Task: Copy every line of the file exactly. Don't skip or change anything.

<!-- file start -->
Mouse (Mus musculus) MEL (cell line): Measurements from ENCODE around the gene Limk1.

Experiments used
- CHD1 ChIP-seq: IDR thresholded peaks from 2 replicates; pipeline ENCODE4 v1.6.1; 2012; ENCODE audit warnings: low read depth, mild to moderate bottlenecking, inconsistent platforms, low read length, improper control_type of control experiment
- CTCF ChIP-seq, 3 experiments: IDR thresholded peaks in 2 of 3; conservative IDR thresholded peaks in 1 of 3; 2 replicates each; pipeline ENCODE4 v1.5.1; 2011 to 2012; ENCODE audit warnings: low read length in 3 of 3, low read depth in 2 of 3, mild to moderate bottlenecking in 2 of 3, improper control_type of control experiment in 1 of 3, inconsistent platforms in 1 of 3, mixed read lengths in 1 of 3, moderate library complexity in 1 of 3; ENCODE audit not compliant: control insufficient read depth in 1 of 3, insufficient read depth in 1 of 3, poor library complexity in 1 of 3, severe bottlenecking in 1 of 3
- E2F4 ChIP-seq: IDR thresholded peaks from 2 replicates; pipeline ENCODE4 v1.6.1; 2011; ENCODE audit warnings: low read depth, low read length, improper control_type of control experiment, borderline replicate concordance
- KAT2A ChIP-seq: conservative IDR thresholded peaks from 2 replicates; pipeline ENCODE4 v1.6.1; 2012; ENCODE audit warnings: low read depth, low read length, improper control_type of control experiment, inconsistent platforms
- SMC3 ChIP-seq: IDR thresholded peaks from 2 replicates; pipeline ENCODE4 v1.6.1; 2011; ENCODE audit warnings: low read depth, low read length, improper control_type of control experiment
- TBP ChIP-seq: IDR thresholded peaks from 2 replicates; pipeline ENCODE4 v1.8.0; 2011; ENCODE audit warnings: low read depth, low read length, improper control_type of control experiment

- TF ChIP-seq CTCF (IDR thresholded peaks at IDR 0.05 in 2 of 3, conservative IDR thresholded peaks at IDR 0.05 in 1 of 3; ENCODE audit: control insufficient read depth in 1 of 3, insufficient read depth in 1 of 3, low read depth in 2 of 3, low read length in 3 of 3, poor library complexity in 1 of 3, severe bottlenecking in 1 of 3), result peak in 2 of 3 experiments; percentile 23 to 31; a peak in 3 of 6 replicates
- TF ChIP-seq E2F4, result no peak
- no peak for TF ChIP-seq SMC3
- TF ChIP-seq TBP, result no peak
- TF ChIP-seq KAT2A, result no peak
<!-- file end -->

Mouse (Mus musculus) MEL (cell line): Measurements from ENCODE around the gene Limk1.

Experiments used
- CHD1 ChIP-seq: IDR thresholded peaks from 2 replicates; pipeline ENCODE4 v1.6.1; 2012; ENCODE audit warnings: low read depth, mild to moderate bottlenecking, inconsistent platforms, low read length, improper control_type of control experiment
- CTCF ChIP-seq, 3 experiments: IDR thresholded peaks in 2 of 3; conservative IDR thresholded peaks in 1 of 3; 2 replicates each; pipeline ENCODE4 v1.5.1; 2011 to 2012; ENCODE audit warnings: low read length in 3 of 3, low read depth in 2 of 3, mild to moderate bottlenecking in 2 of 3, improper control_type of control experiment in 1 of 3, inconsistent platforms in 1 of 3, mixed read lengths in 1 of 3, moderate library complexity in 1 of 3; ENCODE audit not compliant: control insufficient read depth in 1 of 3, insufficient read depth in 1 of 3, poor library complexity in 1 of 3, severe bottlenecking in 1 of 3
- E2F4 ChIP-seq: IDR thresholded peaks from 2 replicates; pipeline ENCODE4 v1.6.1; 2011; ENCODE audit warnings: low read depth, low read length, improper control_type of control experiment, borderline replicate concordance
- KAT2A ChIP-seq: conservative IDR thresholded peaks from 2 replicates; pipeline ENCODE4 v1.6.1; 2012; ENCODE audit warnings: low read depth, low read length, improper control_type of control experiment, inconsistent platforms
- SMC3 ChIP-seq: IDR thresholded peaks from 2 replicates; pipeline ENCODE4 v1.6.1; 2011; ENCODE audit warnings: low read depth, low read length, improper control_type of control experiment
- TBP ChIP-seq: IDR thresholded peaks from 2 replicates; pipeline ENCODE4 v1.8.0; 2011; ENCODE audit warnings: low read depth, low read length, improper control_type of control experiment

- TF ChIP-seq CTCF (IDR thresholded peaks at IDR 0.05 in 2 of 3, conservative IDR thresholded peaks at IDR 0.05 in 1 of 3; ENCODE audit: control insufficient read depth in 1 of 3, insufficient read depth in 1 of 3, low read depth in 2 of 3, low read length in 3 of 3, poor library complexity in 1 of 3, severe bottlenecking in 1 of 3), result peak in 2 of 3 experiments; percentile 23 to 31; a peak in 3 of 6 replicates
- TF ChIP-seq E2F4, result no peak
- no peak for TF ChIP-seq SMC3
- TF ChIP-seq TBP, result no peak
- TF ChIP-seq KAT2A, result no peak